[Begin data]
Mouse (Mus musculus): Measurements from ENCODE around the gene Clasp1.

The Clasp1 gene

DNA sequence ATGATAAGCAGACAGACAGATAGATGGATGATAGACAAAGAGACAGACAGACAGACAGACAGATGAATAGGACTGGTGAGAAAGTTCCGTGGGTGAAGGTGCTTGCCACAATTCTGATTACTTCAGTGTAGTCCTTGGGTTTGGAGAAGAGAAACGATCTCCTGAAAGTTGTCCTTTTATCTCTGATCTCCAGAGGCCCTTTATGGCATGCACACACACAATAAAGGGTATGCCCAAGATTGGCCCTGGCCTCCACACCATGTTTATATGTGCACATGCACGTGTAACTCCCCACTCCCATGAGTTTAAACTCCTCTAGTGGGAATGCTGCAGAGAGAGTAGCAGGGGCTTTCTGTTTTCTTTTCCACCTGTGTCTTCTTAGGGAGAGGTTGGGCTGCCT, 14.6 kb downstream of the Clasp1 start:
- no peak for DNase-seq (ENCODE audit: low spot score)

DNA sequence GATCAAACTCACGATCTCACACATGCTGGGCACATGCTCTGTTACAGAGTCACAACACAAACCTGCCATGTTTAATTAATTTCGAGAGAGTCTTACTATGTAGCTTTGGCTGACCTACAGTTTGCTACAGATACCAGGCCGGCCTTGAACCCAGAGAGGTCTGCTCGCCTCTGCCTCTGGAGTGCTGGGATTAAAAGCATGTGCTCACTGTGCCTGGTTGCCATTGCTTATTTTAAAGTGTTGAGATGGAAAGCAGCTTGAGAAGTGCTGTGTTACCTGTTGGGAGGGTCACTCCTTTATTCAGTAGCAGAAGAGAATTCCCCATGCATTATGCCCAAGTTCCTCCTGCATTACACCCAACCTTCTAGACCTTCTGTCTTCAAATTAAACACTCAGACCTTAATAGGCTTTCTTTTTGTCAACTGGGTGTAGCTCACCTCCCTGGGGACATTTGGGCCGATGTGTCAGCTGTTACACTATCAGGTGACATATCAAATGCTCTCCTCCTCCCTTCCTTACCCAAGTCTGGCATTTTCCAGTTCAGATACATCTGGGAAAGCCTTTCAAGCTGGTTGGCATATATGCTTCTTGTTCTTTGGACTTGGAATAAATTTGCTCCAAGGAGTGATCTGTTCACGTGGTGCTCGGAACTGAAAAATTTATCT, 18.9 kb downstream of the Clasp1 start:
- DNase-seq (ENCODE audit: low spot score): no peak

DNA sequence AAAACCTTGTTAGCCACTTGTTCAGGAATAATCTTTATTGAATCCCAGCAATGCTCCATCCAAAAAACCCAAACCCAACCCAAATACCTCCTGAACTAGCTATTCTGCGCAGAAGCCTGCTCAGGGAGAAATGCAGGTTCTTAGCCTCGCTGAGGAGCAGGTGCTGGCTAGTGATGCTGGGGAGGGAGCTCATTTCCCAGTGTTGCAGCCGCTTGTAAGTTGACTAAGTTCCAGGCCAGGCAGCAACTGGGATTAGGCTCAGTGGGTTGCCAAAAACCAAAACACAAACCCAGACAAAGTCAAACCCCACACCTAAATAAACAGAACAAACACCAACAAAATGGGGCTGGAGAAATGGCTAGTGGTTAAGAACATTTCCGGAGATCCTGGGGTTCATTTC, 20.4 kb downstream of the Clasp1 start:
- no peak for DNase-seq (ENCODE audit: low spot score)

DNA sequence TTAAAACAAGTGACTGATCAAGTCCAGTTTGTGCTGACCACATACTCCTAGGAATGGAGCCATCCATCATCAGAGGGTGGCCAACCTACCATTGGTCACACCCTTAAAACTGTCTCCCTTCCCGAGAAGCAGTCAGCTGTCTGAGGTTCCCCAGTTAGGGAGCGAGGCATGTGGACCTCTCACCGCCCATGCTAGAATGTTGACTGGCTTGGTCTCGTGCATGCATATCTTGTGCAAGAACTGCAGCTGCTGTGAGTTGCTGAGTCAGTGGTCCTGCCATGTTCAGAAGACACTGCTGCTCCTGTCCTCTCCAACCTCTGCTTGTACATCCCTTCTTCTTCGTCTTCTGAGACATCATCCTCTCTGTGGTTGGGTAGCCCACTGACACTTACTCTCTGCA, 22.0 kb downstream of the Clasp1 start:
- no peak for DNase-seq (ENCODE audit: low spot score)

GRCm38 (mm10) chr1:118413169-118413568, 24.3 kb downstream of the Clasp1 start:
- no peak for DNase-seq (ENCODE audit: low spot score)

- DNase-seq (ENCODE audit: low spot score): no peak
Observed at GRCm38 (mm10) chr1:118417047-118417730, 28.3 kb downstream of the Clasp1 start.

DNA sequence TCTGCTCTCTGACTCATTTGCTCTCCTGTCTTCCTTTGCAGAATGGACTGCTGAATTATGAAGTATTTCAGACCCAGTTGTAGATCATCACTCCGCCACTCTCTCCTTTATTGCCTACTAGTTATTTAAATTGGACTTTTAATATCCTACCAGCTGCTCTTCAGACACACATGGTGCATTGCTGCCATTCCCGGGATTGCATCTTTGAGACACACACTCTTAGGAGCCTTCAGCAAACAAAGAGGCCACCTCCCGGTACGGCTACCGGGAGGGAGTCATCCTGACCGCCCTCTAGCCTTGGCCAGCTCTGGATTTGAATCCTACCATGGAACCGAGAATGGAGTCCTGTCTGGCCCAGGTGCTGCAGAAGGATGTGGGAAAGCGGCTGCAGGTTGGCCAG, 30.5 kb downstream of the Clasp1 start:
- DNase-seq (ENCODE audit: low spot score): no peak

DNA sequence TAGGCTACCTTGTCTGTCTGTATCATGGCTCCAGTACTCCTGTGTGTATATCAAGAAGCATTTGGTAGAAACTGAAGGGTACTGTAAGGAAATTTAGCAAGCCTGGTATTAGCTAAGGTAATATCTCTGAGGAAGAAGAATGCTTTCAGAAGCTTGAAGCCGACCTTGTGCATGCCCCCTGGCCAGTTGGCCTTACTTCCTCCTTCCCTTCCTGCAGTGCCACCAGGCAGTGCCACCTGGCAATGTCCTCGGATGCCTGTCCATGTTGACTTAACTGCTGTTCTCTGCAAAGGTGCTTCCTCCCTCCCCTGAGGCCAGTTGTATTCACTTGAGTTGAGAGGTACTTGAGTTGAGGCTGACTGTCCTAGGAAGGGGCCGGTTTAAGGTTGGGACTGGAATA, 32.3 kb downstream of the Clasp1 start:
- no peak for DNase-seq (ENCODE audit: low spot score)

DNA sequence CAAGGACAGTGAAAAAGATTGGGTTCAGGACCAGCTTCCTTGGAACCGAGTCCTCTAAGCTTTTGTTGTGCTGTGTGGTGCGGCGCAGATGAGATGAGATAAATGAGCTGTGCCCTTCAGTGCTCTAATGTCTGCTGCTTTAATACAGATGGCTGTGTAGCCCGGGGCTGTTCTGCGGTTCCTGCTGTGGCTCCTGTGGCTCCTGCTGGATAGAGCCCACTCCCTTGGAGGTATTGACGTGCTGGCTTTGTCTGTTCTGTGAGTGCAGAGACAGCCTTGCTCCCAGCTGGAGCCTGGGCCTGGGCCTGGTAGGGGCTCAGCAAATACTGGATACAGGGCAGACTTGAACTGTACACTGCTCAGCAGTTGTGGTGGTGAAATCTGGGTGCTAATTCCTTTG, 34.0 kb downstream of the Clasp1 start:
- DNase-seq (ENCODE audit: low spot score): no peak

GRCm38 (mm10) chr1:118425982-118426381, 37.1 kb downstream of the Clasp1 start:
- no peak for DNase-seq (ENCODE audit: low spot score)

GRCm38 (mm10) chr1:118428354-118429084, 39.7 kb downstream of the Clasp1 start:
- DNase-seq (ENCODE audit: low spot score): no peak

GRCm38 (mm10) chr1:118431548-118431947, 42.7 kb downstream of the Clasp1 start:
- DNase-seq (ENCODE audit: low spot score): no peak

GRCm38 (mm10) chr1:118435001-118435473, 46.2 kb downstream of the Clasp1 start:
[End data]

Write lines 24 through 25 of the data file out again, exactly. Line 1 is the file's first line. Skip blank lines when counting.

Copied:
- DNase-seq (ENCODE audit: low spot score): no peak

GRCm38 (mm10) chr1:118431548-118431947, 42.7 kb downstream of the Clasp1 start: